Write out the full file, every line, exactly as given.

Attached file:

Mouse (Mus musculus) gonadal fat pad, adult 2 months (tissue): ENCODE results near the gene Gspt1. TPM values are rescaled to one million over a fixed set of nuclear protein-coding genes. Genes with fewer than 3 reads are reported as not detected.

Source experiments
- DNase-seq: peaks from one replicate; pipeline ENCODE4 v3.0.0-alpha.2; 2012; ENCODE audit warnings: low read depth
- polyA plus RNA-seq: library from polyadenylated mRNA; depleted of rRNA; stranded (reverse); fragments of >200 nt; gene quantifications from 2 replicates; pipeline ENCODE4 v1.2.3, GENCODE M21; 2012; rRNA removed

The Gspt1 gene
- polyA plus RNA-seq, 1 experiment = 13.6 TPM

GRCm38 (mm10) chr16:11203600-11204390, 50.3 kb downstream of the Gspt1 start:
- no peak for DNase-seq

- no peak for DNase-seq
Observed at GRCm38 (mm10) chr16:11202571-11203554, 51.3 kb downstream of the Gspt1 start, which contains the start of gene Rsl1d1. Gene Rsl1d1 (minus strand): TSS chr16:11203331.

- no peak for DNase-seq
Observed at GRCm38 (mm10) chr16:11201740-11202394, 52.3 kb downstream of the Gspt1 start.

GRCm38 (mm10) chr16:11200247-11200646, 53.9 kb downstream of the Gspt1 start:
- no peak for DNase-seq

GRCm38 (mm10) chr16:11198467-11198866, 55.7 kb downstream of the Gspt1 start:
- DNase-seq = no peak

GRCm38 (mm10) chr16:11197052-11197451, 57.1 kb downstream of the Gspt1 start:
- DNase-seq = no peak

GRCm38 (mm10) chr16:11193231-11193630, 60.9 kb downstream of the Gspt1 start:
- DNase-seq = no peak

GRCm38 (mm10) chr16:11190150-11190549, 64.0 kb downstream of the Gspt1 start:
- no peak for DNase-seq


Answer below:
Mouse (Mus musculus) gonadal fat pad, adult 2 months (tissue): ENCODE results near the gene Gspt1. TPM values are rescaled to one million over a fixed set of nuclear protein-coding genes. Genes with fewer than 3 reads are reported as not detected.

Source experiments
- DNase-seq: peaks from one replicate; pipeline ENCODE4 v3.0.0-alpha.2; 2012; ENCODE audit warnings: low read depth
- polyA plus RNA-seq: library from polyadenylated mRNA; depleted of rRNA; stranded (reverse); fragments of >200 nt; gene quantifications from 2 replicates; pipeline ENCODE4 v1.2.3, GENCODE M21; 2012; rRNA removed

The Gspt1 gene
- polyA plus RNA-seq, 1 experiment = 13.6 TPM

GRCm38 (mm10) chr16:11203600-11204390, 50.3 kb downstream of the Gspt1 start:
- no peak for DNase-seq

- no peak for DNase-seq
Observed at GRCm38 (mm10) chr16:11202571-11203554, 51.3 kb downstream of the Gspt1 start, which contains the start of gene Rsl1d1. Gene Rsl1d1 (minus strand): TSS chr16:11203331.

- no peak for DNase-seq
Observed at GRCm38 (mm10) chr16:11201740-11202394, 52.3 kb downstream of the Gspt1 start.

GRCm38 (mm10) chr16:11200247-11200646, 53.9 kb downstream of the Gspt1 start:
- no peak for DNase-seq

GRCm38 (mm10) chr16:11198467-11198866, 55.7 kb downstream of the Gspt1 start:
- DNase-seq = no peak

GRCm38 (mm10) chr16:11197052-11197451, 57.1 kb downstream of the Gspt1 start:
- DNase-seq = no peak

GRCm38 (mm10) chr16:11193231-11193630, 60.9 kb downstream of the Gspt1 start:
- DNase-seq = no peak

GRCm38 (mm10) chr16:11190150-11190549, 64.0 kb downstream of the Gspt1 start:
- no peak for DNase-seq